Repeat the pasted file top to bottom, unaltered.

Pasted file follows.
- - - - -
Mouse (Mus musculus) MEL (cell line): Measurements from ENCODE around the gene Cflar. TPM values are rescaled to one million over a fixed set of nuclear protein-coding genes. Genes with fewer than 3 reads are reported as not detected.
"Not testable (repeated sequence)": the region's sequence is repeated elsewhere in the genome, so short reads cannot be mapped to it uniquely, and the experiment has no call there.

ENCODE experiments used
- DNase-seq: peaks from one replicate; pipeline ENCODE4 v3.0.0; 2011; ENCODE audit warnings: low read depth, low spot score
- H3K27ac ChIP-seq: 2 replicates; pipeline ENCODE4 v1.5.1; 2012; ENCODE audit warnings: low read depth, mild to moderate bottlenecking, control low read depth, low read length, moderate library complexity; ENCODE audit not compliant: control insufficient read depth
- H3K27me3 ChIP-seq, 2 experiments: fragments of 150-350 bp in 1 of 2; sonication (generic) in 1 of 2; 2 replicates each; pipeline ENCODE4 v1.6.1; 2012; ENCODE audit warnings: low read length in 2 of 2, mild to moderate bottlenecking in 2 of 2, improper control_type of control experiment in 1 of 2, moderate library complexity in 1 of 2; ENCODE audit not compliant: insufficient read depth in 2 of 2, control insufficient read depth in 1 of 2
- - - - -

Mouse (Mus musculus) MEL (cell line): Measurements from ENCODE around the gene Cflar. TPM values are rescaled to one million over a fixed set of nuclear protein-coding genes. Genes with fewer than 3 reads are reported as not detected.
"Not testable (repeated sequence)": the region's sequence is repeated elsewhere in the genome, so short reads cannot be mapped to it uniquely, and the experiment has no call there.

ENCODE experiments used
- DNase-seq: peaks from one replicate; pipeline ENCODE4 v3.0.0; 2011; ENCODE audit warnings: low read depth, low spot score
- H3K27ac ChIP-seq: 2 replicates; pipeline ENCODE4 v1.5.1; 2012; ENCODE audit warnings: low read depth, mild to moderate bottlenecking, control low read depth, low read length, moderate library complexity; ENCODE audit not compliant: control insufficient read depth
- H3K27me3 ChIP-seq, 2 experiments: fragments of 150-350 bp in 1 of 2; sonication (generic) in 1 of 2; 2 replicates each; pipeline ENCODE4 v1.6.1; 2012; ENCODE audit warnings: low read length in 2 of 2, mild to moderate bottlenecking in 2 of 2, improper control_type of control experiment in 1 of 2, moderate library complexity in 1 of 2; ENCODE audit not compliant: insufficient read depth in 2 of 2, control insufficient read depth in 1 of 2